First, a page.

Deilginis storming home to win, with Portmarnock's Velvet Strand and the Pormarnock Hotel in the backgroundDeilginis storming home to win, with Portmarnock's Velvet Strand and the Pormarnock Hotel in the background. When Deilginis was being built by James Kelly of Portrush in 1907, the hotel was St Marnoch's House, home of renowned racing skipper Willie Jameson. Photo: W M Nixon

But in this weird year, the six Howth Seventeens which didn't appear in the top four under either system in the Lambay Race 2020 seemed happy to adopt the attitude of the New England whaling skipper who went clean round the world without so much as seeing a whale, let alone catching one. He said he'd had a helluva fine sail.

Howth 17 Lambay Race 2020 results (scratch)

1st Deilginis (Massey, Toomey & Kenny) 2:36:14; 2nd Sheila D.Mulligan) 2:37:18; 3rd Pauline (S.O'Doherty, I. McCormick & M Kenny) 2:37:44; 4th Rosemary (G.Curley, D.Jones & D Potter) 2:38:10. 


1st Echo (B. & H. Lynch 2:25:31; 2nd Zaida (T.Houlihan) 2:26:17; 3rd Sheila 2.37:18; 4th Pauline 2:37:44.

There were as many support boats as racers when the Howth 17s went round LambayWith sailing so restricted in 2020, every event attracted extra attention, and there were as many support boats as racers when the Howth 17s went round Lambay. Photo: W M Nixon

Published in Howth YC

Howth's Patrick O' Neill and the crew of Mojo were crowned J80 Irish National Champions at the Royal St. George Yacht Club this afternoon after a closely fought seven-race series on Dublin Bay. 

14 boats competed from four different Dublin clubs that represent a building momentum for the Irish J80 class, one of the world's most popular sportboats.

In a show of strength for Howth Yacht Club entries, four of the top five places were taken by the North Dublin visitors but O'Neill's overall victory was ultimately only by the slender margin of half a point from host club runner up Jonny O'Dowd. In third place overall was 1996 Olympian Dan O'Grady sailing Jammy.

Four race wins on Saturday put O'Neill in a strong position overnight and even two protests in the final racers on Sunday could not stop the Mojo challenge.

1st Mojo IRL 1551 Howth Yacht Club Patrick O' Neill1st Mojo IRL 1551 Howth Yacht Club Patrick O' Neill

2nd JABS IRL 1609 Royal St George Yacht Club Jonny O' Dowd 2nd JABS IRL 1609 Royal St George Yacht Club Jonny O' Dowd 

J80 National Championships 2020 Results at the Royal St. George Yacht Club (Top Five)

1st Mojo IRL 1551 Howth Yacht Club Patrick O' Neill
2nd JABS IRL 1609 Royal St George Yacht Club Jonny O' Dowd 
3rd Jammy IRL 1097 Howth Yacht Club Dan O' Grady
4th Red Cloud 985 Howth Yacht Club Darragh O' Connor 
5th Headcase 1651 HYC, MSC, BYC, LRYC Ryan Glynn 

Full results are here

Published in Howth YC
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Although the Puppeteer 22 first appeared from Chris Boyd of Killyleagh on Strangford Lough in 1978, it was 1983 by the time some keen-to-upsize Squib sailors in Howth saw the potential of this user-friendly little sloop, with her sparse but usable accommodation, and a fractional rig that made for a much less-challenging crewing proposition than the powerful masthead -rigged Ruffian 23 to which she was inevitably compared.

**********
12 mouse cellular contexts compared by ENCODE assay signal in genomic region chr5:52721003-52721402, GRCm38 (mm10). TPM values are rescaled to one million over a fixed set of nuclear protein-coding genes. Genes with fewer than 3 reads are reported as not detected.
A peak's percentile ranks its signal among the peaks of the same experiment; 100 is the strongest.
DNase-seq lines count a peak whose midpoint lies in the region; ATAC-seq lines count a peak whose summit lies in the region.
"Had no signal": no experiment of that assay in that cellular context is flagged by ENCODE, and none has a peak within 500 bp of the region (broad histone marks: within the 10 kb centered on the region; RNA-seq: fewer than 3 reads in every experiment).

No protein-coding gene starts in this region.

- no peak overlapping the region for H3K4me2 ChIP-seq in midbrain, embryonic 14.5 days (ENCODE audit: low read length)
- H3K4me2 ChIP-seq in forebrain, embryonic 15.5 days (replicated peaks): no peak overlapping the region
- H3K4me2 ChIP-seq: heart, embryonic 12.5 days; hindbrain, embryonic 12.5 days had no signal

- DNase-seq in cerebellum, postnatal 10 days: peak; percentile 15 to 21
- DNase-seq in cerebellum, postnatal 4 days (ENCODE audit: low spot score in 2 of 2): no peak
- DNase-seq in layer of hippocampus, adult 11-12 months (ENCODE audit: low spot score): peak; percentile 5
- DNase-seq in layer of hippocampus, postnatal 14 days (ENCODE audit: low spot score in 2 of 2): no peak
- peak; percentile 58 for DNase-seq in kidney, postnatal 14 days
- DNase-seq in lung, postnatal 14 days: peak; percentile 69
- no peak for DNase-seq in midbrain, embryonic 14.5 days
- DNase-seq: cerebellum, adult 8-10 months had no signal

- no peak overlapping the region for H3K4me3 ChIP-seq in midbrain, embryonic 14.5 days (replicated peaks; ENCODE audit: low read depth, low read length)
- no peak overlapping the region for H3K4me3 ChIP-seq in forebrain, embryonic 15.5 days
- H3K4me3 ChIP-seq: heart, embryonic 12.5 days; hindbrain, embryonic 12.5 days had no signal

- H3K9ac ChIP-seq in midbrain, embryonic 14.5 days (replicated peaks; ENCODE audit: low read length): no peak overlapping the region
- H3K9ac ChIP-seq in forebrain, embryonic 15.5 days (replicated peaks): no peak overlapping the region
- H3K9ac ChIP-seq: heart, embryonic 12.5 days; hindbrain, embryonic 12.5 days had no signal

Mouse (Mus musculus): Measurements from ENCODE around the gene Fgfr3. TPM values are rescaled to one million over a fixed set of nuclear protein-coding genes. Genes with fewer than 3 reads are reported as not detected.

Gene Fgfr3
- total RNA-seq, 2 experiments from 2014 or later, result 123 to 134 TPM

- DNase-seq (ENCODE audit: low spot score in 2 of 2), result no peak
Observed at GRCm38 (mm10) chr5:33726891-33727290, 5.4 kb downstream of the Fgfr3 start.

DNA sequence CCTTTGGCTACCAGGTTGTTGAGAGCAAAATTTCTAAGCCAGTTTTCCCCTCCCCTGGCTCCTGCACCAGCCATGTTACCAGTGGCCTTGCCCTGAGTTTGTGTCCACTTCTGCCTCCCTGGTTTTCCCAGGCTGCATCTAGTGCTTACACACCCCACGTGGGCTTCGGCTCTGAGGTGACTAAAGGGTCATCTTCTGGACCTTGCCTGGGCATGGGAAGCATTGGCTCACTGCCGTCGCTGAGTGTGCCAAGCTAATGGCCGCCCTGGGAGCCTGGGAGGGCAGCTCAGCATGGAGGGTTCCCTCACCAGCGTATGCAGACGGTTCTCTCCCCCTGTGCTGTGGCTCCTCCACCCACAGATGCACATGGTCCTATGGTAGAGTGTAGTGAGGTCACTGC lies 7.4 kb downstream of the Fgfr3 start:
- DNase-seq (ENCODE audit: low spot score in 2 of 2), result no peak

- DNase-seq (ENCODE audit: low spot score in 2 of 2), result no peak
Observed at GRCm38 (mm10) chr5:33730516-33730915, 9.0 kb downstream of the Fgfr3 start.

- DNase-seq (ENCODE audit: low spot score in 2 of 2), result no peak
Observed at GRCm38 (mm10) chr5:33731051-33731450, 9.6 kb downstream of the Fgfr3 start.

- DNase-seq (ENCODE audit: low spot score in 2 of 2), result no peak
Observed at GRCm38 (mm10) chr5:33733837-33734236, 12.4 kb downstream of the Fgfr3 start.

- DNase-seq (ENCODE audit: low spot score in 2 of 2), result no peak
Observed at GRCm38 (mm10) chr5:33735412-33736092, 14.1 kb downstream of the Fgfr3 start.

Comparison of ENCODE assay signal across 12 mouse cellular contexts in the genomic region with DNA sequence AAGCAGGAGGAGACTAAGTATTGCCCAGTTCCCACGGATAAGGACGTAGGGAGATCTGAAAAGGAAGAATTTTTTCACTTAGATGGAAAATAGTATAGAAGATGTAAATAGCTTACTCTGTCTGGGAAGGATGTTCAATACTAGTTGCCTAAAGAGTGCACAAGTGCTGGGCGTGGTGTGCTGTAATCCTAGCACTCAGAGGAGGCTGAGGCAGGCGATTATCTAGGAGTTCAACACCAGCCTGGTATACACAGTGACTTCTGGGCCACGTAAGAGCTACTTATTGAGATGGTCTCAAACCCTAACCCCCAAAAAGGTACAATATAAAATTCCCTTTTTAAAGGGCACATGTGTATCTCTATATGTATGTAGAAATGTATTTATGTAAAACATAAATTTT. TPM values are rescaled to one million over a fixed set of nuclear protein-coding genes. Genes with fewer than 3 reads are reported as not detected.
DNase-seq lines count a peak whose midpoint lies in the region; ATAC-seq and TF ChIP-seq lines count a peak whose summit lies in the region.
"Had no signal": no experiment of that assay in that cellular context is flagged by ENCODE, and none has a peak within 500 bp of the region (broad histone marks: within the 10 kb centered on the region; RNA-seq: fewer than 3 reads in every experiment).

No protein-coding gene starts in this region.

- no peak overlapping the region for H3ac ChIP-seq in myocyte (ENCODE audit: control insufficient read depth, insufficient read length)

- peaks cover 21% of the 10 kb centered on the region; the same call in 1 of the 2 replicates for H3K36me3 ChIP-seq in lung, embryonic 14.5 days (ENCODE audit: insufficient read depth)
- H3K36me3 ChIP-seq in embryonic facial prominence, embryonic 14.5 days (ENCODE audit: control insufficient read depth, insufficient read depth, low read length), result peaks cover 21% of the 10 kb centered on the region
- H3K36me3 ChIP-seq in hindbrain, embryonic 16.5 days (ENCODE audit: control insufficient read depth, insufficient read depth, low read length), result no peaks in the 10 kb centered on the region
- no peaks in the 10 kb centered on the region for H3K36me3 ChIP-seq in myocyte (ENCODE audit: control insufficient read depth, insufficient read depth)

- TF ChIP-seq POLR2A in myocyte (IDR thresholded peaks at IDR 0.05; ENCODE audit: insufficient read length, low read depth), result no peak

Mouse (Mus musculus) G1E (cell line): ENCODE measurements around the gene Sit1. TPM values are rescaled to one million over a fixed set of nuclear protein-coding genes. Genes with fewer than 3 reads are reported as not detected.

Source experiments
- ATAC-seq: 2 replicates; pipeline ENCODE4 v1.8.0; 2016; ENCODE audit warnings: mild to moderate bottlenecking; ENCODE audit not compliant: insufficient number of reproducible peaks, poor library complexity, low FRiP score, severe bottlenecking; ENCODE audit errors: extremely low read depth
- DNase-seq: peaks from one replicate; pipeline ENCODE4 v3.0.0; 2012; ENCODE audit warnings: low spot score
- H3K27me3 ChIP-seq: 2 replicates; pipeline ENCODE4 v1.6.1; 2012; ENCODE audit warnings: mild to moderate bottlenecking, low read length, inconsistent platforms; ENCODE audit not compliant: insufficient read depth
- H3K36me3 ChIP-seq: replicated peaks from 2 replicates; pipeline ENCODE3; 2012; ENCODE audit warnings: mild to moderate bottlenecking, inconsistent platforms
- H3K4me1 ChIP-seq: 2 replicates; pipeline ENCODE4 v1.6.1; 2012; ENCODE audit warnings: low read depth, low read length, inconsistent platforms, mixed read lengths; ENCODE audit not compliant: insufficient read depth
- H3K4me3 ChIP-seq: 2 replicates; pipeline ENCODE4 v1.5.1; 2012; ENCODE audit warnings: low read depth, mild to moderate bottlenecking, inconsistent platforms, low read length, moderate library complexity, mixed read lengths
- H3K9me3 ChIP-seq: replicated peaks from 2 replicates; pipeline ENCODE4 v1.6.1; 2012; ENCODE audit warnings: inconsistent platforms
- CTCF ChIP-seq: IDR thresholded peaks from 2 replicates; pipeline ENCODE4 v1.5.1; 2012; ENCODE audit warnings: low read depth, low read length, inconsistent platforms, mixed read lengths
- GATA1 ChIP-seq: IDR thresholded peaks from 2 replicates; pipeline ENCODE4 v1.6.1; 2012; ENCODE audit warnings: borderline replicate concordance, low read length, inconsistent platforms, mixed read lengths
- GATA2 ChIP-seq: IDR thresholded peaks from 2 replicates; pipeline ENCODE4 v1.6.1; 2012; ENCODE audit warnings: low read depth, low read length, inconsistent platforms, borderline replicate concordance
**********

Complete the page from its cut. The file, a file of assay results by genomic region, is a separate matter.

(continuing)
By the time the Howth sailors became interested, local Puppeteer classes in the north had waxed and in some cases already waned. Yet in the best One Design traditions of the Greater Dublin area, once the Howth group became committed, they stayed committed, and while several ordered new boats, others found they already had a selection of second-hand craft to choose from to build a long-lasting local OD class

Designer and builder Chris Boyd helms the Puppeteer 22 prototype Designer and builder Chris Boyd helms the Puppeteer 22 prototype (restored to be the 2020 National Champion) on a trial sail in Strangford Lough in September 1978. Photo: W M Nixon

By 1985 the new class was up and running at its Howth base, and thriving so much that in due course an entire section of the then-new marina seemed to be filled almost exclusively with Puppeteers, ironically putting them in the berths nearest to Howth House where Herbert Boyd (absolutely no known relation to Chris Boyd) had designed the Howth 17s in the Autumn of 1897.

Yet the Seventeens and the Puppeteers happily co-exist, for each fills a very different niche in sailing, and by the turn of the Century, Puppeteer number in Howth were such that they regularly were mustering keen racing fleets of between 25 and 30 boats.

Puppeteers in strength in Howth Marina. In background at centre of photo is Howth House, where Herbert Boyd designed the Howth 17s in the Autumn of 1897Puppeteers in strength in Howth Marina. In the background at the centre of the photo is Howth House, where Herbert Boyd designed the Howth 17s in the Autumn of 1897. Photo: W M Nixon

This means that in and around the Howth peninsula, there are mow Puppeteers which are more than forty years old. And while some are still immaculate, others are showing their age and then some, such that in one well-worn case, the family donated the boat last winter to the club.